On Tuesdays, May 3, 10, 17, and 24, the Walker Art Center presents
Insights 2005: Design and . . .
Cosponsored with the AIGA/Minnesota, this year’s Insights lecture series—featuring the work of some of the world’s most innovative designers—explores the relationship of design to practices such as writing, publishing, technology, product design, and furniture design. Taking a broader view, the speakers bring technology to the public sphere, brand the world’s smallest country, preserve a sense of the creative self in the bigger picture, and add a healthy sense of humor to the world of modern design. This year’s series includes talks by Masamichi Udagawa and Sigi Moeslinger from New York’s Antenna Design on Tuesday, May 3, at 7 pm; Daniel van der Velden from MM&DVDD in Amsterdam on Tuesday, May 10, at 7 pm; Paul Sahre from The Office of Paul Sahre in New York on Tuesday, May 17, at 7 pm; and John Christakos and Maurice Blanks from Blu Dot Design in Minneapolis on Tuesday, May 24, at 7 pm.
All lectures take place in the Walker Cinema. Individual tickets are $20 ($10 Walker and AIGA members; full-time students) and series tickets are $64 ($32). Tickets may be purchased at walkerart.org/tickets or by calling 612.375.7600.
Antenna Design, New York
Masamichi Udagawa and Sigi Moeslinger
Masamichi Udagawa and Sigi Moeslinger founded Antenna Design with the goal of making people’s engagement with technological objects and environments more exciting. They are achieving this ambitious objective through a combination of commercial and public projects that range from the redesign of the New York City subway cars and the creation of custom information kiosks for Bloomberg to a series of interactive installations such as Power Flower, a window display for Bloomingdale’s that is activated by passersby. Their winning entry in the Civic Exchange competition is an interactive information installation for visitors and inhabitants of Lower Manhattan. Their work has won numerous awards, including recognition from I.D., Business Week, and Wired magazines. In 2003 they were finalists for the National Design Award in Product Design from the Cooper-Hewitt National Design Museum.
Daniel van der Velden, MM&DVDD, Amsterdam
Daniel van der Velden is a graphic designer and writer based in Amsterdam who, since 1998, has been collaborating with Maureen Mooren on a variety of design and editorial projects. Among a new generation of influential Dutch graphic designers, they have developed a reputation for work that engages and challenges its readers by making aspects of writing, editing, and authorship commensurate with designing. This approach can be seen in their design of Archis, a magazine about architecture, culture, and urbanism, which appropriates and thus recontextualizes the stylistic conventions and typographic formats of various other magazines. They are particularly interested in the relationship and possibilities of fiction within the realm of information and in the reconsideration of preexisting graphic forms, whether a newspaper, advertisement, letter, diary, and so on. Since 2003, Van der Velden has directed the Meta Haven project, a comprehensive national identity system for the Principality of Sealand, the world’s smallest “micronation.” Founded in the late 1960s and located on a formerly abandoned World War II anti-aircraft platform in the North Sea, Sealand garnered recent worldwide publicity with the establishment of HavenCo, a data-hosting services company that claims to be the world’s first and only true market environment for Web business.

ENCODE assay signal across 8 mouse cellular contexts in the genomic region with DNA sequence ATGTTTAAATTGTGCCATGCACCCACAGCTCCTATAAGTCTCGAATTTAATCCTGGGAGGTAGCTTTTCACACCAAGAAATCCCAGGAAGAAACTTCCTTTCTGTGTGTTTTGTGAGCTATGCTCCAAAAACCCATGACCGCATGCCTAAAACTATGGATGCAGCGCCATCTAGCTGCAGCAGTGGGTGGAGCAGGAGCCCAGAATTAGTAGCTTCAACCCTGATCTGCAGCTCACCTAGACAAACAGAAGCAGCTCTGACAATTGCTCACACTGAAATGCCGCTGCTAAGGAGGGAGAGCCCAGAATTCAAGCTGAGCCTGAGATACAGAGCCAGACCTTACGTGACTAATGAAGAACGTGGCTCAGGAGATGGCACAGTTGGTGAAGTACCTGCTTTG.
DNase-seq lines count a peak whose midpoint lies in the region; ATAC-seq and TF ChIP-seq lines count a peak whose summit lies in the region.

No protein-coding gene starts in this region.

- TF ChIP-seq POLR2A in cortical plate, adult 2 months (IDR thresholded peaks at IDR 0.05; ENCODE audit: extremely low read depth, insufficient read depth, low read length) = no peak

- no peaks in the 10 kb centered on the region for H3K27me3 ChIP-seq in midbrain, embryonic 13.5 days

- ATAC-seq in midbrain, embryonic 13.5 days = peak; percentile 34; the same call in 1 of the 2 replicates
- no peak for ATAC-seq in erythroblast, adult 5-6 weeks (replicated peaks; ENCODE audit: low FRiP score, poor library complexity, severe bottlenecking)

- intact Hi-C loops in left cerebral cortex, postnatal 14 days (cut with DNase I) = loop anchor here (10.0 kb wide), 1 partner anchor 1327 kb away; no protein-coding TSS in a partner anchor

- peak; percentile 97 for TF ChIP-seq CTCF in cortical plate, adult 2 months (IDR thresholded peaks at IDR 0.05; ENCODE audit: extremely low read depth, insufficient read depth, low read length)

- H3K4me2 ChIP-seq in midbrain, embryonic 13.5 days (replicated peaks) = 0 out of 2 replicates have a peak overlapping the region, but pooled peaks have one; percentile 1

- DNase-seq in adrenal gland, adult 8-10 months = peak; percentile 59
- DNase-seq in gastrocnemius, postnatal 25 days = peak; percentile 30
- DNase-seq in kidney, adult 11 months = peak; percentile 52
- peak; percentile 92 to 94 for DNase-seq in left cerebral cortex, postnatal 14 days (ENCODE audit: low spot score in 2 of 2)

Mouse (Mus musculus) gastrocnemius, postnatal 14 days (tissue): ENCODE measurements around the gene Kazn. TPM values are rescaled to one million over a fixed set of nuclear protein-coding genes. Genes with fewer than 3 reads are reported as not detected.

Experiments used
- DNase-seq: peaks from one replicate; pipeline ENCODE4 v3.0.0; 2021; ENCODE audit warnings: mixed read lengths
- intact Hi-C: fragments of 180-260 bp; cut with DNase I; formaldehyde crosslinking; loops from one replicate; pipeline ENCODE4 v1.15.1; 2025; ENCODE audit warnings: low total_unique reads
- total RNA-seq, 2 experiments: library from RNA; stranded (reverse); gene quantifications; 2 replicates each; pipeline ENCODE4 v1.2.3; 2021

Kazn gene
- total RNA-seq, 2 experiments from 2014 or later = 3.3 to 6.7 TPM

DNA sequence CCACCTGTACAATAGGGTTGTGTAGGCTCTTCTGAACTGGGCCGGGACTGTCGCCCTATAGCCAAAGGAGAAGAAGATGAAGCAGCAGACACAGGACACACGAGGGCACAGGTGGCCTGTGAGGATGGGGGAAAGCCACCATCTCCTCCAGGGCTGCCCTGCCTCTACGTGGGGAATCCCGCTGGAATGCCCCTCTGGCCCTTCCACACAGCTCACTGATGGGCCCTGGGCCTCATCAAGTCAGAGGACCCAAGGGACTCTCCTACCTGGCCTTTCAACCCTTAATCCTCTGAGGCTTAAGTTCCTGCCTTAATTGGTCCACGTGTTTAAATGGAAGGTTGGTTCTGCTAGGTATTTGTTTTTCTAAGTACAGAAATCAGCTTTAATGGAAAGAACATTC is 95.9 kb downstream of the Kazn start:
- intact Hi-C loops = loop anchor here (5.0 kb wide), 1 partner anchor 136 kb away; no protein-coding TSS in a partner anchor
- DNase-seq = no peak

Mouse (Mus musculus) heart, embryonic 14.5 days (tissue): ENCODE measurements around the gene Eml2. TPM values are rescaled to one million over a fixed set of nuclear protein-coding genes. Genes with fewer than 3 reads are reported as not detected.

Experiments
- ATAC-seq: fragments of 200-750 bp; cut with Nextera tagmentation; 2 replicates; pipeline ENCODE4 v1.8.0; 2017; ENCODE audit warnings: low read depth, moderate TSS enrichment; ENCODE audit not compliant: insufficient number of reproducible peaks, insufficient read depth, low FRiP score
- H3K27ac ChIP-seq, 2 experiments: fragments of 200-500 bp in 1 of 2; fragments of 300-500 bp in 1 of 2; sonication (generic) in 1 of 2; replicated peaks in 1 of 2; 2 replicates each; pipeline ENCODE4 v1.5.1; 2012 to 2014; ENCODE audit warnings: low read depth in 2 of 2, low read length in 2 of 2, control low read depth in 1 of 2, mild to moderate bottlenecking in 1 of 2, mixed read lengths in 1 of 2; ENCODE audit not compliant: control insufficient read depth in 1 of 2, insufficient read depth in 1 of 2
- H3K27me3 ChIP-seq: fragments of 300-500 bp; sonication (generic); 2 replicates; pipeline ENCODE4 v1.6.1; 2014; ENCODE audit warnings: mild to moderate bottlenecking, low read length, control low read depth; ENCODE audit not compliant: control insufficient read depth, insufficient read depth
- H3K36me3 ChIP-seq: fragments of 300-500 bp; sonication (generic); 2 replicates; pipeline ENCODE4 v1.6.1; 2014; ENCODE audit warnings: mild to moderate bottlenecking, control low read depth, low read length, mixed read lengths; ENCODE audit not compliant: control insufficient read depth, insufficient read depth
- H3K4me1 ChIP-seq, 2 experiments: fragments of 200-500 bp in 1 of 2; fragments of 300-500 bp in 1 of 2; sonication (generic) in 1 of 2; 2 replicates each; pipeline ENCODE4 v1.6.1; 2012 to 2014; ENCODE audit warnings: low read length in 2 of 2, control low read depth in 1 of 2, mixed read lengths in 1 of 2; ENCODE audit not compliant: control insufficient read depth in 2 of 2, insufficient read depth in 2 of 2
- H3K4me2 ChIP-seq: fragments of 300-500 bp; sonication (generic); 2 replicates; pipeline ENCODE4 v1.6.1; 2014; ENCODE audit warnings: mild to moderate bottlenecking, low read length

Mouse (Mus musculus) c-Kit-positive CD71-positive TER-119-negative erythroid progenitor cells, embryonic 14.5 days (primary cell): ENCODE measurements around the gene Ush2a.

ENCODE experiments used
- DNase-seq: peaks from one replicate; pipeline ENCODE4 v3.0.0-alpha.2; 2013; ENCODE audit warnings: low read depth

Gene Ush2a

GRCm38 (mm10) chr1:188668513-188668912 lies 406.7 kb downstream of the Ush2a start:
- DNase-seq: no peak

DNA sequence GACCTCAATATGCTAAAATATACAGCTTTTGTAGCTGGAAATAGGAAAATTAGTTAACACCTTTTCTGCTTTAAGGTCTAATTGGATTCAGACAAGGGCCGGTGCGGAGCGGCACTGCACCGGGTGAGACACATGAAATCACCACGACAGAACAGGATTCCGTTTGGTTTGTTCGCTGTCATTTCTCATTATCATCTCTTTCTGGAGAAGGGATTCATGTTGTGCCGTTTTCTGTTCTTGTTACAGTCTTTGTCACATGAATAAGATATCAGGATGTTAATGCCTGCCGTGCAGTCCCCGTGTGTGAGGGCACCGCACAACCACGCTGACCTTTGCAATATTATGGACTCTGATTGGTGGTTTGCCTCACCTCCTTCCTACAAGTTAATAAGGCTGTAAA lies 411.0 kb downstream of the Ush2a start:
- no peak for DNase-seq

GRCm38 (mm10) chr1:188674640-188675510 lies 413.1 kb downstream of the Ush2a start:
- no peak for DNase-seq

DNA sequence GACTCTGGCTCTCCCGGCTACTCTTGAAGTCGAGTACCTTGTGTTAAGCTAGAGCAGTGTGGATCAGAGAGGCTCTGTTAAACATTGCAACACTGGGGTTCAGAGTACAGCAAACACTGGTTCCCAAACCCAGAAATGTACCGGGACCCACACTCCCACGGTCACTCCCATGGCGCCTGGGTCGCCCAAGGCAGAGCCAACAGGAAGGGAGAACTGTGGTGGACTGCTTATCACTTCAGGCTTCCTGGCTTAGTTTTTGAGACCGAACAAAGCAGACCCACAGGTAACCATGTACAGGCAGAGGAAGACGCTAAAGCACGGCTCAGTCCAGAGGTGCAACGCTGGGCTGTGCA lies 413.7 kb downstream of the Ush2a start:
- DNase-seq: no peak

Paul Sahre, The Office of Paul Sahre, New York
After a few unsatisfying stints designing for others, Paul Sahre established his own design studio, first in Baltimore and then in New York, where he has been since 1995. Consciously maintaining a small office, he has nevertheless established a large presence in American graphic design. The balance he strikes in his own design process is evident in his desire “for equal parts logic and intuition” in the work. His silkscreened posters for the Fells Point Corner Theatre in Baltimore provided him a much-needed creative outlet and garnered him early professional visibility with their rough-edged, expressive typography. His more recent work, such as book covers for author Rick Moody’s novels Demonology and The Ice Storm or his design of the book American Photography 19, exhibit a crisper, more refined typographic and photographic approach, and point to a more editorial or authorial direction. In fact, in 2003, he coauthored with Danny Gregory Hello World: A Life in Ham Radio, a book based on a collection of QSL cards, which amateur radio enthusiasts exchange after communication with other operators around the world.
John Christakos and Maurice Blanks, Blu Dot Design, Minneapolis
Blu Dot designs and manufactures modern furniture and furnishings. Its founding partners, John Christakos, Maurice Blanks, and Charlie Lazor—whose backgrounds range from architecture and art to marketing—created the company in Minneapolis with the desire to make quality modern design available to ordinary people. Their humanist and populist approach to modern furnishings dovetailed with the democratization of design begun in the 1990s and has yielded several lines of furniture, such as its Chicago line of shelving, the Modulicous collection of bedroom furnishings, or the recent Buttercup lounge chairs. Its recent commissioned work includes the dormitories of a new student housing complex at MIT designed by Steven Holl and retail fixtures for Gap Kids stores. They have created and cultivated a brand—including a series of film shorts for nontraditional marketing—that has merged humor and wit with products that balance form and function—without sacrificing one of the basic tenets of modernism: good design.